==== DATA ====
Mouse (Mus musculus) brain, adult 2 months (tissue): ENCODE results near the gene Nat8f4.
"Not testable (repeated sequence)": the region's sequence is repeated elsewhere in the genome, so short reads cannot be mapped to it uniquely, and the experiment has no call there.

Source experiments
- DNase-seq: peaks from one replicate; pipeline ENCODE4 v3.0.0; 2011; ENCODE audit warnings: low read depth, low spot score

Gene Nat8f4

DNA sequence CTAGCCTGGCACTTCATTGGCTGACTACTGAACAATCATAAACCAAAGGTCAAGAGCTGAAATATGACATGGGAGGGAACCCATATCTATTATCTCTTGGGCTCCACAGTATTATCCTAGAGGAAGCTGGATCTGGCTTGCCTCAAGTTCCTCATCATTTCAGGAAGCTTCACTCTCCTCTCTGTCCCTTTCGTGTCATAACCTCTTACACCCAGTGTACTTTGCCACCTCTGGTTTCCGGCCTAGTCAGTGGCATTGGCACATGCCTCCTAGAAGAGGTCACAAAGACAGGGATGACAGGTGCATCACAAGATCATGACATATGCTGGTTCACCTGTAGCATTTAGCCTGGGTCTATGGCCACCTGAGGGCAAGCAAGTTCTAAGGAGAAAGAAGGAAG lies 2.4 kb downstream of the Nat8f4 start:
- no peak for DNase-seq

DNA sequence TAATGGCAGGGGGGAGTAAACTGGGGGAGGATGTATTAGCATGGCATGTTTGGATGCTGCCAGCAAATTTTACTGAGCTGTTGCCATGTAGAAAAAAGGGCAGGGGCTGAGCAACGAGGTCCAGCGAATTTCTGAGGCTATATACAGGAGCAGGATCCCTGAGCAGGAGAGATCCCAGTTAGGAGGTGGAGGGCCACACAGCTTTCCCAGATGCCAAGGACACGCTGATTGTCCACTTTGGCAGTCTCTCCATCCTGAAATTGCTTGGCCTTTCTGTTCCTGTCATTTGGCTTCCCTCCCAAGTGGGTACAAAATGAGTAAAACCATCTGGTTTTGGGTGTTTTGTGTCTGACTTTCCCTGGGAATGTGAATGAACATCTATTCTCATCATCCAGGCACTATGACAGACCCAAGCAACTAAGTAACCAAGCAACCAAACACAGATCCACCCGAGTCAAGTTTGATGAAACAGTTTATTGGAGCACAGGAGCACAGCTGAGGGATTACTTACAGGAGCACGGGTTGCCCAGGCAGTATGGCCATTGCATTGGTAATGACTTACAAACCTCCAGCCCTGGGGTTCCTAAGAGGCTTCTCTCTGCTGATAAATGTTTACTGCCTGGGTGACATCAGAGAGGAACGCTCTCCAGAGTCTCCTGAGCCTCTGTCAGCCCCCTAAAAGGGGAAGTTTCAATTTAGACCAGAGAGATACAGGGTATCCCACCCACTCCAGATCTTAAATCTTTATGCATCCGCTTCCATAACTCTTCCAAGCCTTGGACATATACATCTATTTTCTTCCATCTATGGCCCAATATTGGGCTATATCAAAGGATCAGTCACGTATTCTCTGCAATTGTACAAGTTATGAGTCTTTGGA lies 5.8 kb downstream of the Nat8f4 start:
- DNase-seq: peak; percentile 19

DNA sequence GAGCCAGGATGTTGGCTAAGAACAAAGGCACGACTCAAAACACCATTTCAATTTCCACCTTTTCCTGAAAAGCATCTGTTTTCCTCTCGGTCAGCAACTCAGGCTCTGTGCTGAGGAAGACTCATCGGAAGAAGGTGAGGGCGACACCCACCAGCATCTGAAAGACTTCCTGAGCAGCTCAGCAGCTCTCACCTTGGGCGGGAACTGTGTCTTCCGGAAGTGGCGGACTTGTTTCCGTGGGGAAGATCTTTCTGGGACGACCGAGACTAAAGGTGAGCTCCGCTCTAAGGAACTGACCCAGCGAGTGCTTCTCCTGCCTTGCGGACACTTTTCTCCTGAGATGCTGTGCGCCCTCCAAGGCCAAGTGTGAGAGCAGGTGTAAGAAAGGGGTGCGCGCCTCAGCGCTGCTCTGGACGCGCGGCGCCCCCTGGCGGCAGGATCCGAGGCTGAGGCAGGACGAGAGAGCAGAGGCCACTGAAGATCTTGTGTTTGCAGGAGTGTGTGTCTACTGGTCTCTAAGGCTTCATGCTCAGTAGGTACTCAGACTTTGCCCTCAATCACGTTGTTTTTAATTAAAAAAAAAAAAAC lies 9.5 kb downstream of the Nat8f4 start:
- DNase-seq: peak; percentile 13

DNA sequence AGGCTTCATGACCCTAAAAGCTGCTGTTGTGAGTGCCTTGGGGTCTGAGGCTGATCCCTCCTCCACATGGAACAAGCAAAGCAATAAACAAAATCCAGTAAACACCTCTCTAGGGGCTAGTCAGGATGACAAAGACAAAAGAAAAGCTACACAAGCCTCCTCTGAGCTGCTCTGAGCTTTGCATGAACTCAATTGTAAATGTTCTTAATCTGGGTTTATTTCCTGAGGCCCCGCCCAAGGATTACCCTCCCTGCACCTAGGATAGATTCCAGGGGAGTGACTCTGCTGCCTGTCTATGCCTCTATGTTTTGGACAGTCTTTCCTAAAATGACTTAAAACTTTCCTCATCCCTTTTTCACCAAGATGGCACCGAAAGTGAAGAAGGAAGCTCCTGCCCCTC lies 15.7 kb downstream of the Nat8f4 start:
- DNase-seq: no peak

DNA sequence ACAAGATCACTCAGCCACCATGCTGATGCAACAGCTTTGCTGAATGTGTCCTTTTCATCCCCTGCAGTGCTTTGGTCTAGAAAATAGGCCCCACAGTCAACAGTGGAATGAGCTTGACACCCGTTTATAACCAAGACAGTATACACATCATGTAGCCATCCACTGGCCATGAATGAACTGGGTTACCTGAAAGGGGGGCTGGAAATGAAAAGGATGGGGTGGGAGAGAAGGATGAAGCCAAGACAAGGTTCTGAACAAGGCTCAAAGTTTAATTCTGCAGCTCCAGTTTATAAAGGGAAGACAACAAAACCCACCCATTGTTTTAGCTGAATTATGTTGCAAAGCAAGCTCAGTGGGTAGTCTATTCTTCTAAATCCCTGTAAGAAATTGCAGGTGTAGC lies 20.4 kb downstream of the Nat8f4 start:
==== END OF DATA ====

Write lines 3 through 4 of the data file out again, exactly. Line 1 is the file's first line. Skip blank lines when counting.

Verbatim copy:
Source experiments
- DNase-seq: peaks from one replicate; pipeline ENCODE4 v3.0.0; 2011; ENCODE audit warnings: low read depth, low spot score